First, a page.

Insight & Analysis

Inflating the cost of debt

Published: Jul 2023

Debt laden UK companies – particularly utilities – are under pressure to explain exactly how they are going to service inflation-linked bonds while maintaining or increasing investment.

No country has embraced inflation-linked debt with greater enthusiasm than the UK, partly due to the privatisation of public utilities that started in the 1980s.

According to Bloomberg, UK companies – primarily utilities – are the biggest issuers of inflation-linked debt in the developed world with more than £40bn worth of the securities currently outstanding.

When inflation is low, such bonds represent a cheap method of raising funds from risk-averse investors. The biggest threat to the value of a bond in the long term is unexpected inflation, so a bond indexed to inflation is very appealing.

Slow economic growth usually means low inflation, so companies that have issued inflation-linked bonds would not expect to be paying high debt costs while simultaneously grappling with lower revenues from reduced demand.

But with UK inflation* remaining stubbornly high (rising by 7.9% in the 12 months to May, up from 7.8% in April), corporate issuers are spending a high percentage of their revenues simply servicing this debt at a time when the UK economy is only just growing fast enough to avoid recession. The problem is particularly acute for utilities, whose ability to increase prices is limited. (*The Consumer Prices Index including owner occupiers’ housing costs (CPIH))

In Thames Water’s 2022/23 annual report, Chief Financial Officer Alastair Cochran observed in the most recent financial year the company prepaid accretion of £310m on index-linked swaps, bringing the settlements forward to March 2023 from September 2023 and October 2024.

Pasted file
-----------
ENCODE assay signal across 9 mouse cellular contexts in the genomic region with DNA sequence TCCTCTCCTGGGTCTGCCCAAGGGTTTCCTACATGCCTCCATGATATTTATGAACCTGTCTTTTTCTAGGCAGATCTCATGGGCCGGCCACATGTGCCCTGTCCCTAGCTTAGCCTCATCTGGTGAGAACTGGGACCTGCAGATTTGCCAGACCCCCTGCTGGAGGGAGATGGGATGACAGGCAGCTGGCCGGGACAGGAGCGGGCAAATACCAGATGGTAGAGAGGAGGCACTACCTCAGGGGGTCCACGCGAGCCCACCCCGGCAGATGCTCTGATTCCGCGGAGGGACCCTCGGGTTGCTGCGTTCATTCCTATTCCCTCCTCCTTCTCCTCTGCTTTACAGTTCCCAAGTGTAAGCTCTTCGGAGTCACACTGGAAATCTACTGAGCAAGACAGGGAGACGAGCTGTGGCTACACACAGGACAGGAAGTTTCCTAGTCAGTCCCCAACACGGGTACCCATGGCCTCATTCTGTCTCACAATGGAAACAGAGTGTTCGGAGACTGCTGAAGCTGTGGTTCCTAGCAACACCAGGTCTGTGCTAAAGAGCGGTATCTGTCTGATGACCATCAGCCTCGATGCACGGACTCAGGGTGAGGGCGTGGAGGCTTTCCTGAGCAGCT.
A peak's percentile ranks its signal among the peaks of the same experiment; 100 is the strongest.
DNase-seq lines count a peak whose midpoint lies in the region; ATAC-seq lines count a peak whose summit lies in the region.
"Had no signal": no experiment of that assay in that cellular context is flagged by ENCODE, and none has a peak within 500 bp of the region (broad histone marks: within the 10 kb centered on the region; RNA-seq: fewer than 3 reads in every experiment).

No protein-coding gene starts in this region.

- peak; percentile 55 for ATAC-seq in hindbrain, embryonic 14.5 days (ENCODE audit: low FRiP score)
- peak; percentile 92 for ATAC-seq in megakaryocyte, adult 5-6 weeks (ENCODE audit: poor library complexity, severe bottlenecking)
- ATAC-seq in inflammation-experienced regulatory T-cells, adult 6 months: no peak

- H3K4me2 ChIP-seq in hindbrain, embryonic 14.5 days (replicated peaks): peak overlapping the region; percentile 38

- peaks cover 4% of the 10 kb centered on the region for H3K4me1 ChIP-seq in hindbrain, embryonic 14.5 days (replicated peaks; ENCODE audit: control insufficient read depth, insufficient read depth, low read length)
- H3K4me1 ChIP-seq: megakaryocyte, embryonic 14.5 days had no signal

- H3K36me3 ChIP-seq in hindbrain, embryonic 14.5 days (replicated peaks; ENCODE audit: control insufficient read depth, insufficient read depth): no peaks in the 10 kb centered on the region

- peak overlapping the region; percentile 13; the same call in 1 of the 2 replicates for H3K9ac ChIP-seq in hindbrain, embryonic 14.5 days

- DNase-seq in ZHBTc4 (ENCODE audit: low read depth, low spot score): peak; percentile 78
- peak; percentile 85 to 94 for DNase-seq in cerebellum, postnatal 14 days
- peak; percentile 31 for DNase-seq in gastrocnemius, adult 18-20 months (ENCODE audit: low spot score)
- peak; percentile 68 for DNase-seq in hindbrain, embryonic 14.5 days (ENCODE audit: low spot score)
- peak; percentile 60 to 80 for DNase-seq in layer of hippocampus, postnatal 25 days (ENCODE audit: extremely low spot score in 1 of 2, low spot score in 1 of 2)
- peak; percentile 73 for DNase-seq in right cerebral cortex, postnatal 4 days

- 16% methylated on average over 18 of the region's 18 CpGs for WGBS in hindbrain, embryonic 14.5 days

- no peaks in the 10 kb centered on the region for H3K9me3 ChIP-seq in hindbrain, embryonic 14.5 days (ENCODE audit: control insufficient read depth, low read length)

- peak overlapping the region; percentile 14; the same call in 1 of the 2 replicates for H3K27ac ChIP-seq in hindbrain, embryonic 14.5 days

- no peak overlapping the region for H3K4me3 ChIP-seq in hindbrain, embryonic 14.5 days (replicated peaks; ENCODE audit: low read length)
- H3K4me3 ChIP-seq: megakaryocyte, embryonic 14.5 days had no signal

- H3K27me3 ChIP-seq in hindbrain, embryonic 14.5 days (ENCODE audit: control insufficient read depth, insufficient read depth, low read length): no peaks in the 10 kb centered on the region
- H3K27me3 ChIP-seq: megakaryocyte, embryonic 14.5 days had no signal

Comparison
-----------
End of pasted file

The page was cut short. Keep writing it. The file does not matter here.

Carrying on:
The report authors stated geopolitical and macroeconomic challenges were having an inflationary impact on financing and operational costs. However, they also suggested ‘proactive and robust mitigations undertaken result in a stable overall risk outlook’.

The report even went on to suggest that given the regulatory framework where regulatory capital value and revenues are inflation-linked, if a material portion of its debt was not linked to inflation, the company’s viability would be more at risk in scenarios involving low inflation.

The majority of the company’s debt interest is inflation-linked, but the report states the company is ‘reasonably well placed’ to manage inflation risk despite showing a £1bn increase in net debt to almost £14bn.

However, ITV’s Political Editor, Robert Peston tweeted recently the accounts of its financing company – Thames Water Utilities Finance – lists 13 index-linked or inflation-proof bonds with a total value of £3.35bn as of spring last year.

Many of these bonds don’t fall due for ten or 20 years. This implies that every 1% increase in inflation is costing the company £34m a year and based on what has happened to UK inflation over the past 18 months, the additional annual interest cost on these bonds could plausibly be £200m – a non-trivial sum for a company seeking to raise £1bn in additional equity.

In a recent investment note, Hargreaves Lansdown equity analyst, Aarin Chiekrie said United Utilities’ underlying finance costs are expected to be around £175m higher than last year – and £10m higher than previously forecast – because of elevated inflation.

He also referred to the likelihood that net debt would also increase from half-year levels, reflecting the impact of inflation on the group’s index-linked debt, and stated it could find itself in a sticky situation if inflation remains elevated.

According to monetary economist Warwick Lightfoot, the use of debt by the owners of Thames Water offers an interesting perspective on the properties of indexed-linked debt in the private sector.

“In principle, given the price regulation it operated under is tied to inflation, this should be the sort of private sector index-linked debt that a firm could comfortably manage,” he says. “Yet it appears the water company has a debt index to the RPI while its regulated income is linked to the CPI.”

All our content is free, just register below

As we move to a new and improved digital platform all users need to create a new account. This is very simple and should only take a moment.

Already have an account? Sign In

Already a member? Sign In

This website uses cookies and asks for your personal data to enhance your browsing experience. We are committed to protecting your privacy and ensuring your data is handled in compliance with the General Data Protection Regulation (GDPR).